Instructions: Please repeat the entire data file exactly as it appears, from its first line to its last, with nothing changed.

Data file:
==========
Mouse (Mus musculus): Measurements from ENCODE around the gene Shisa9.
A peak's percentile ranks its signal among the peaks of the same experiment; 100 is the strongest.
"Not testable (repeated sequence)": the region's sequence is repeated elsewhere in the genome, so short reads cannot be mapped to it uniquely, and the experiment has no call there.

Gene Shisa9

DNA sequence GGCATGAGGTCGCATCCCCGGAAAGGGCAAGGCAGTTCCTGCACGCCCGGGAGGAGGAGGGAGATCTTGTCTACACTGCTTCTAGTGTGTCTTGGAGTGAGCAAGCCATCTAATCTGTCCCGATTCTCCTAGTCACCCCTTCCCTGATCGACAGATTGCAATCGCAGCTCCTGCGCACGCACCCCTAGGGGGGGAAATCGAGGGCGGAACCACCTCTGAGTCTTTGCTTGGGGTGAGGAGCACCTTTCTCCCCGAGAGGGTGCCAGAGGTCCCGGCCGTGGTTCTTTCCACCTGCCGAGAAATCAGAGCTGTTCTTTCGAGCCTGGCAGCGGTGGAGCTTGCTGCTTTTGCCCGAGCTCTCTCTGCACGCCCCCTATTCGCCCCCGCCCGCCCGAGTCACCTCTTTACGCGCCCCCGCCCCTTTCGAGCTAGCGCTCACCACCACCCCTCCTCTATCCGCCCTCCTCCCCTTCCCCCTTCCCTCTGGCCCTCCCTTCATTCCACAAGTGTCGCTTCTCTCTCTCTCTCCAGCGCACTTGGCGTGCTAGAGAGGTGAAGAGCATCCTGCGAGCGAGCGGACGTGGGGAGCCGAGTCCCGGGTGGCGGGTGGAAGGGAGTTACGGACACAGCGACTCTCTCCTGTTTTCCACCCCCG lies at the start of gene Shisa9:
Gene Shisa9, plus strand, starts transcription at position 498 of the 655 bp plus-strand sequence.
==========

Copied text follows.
Mouse (Mus musculus): Measurements from ENCODE around the gene Shisa9.
A peak's percentile ranks its signal among the peaks of the same experiment; 100 is the strongest.
"Not testable (repeated sequence)": the region's sequence is repeated elsewhere in the genome, so short reads cannot be mapped to it uniquely, and the experiment has no call there.

Gene Shisa9

DNA sequence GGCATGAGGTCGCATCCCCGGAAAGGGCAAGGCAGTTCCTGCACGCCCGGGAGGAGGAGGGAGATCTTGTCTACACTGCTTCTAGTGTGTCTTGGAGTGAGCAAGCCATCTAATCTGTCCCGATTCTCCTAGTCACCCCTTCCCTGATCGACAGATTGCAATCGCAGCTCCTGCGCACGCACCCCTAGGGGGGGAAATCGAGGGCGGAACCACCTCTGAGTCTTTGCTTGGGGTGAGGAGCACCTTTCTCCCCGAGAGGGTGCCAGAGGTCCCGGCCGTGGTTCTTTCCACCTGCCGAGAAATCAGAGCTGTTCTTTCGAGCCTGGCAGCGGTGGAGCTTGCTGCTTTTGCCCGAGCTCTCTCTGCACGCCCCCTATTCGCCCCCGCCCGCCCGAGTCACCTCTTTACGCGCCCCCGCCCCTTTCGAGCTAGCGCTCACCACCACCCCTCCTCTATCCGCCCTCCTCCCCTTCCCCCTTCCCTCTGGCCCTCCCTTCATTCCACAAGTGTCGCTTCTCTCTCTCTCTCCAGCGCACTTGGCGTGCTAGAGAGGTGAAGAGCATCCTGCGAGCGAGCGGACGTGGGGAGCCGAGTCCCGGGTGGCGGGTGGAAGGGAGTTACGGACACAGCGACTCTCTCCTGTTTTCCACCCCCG lies at the start of gene Shisa9:
Gene Shisa9, plus strand, starts transcription at position 498 of the 655 bp plus-strand sequence.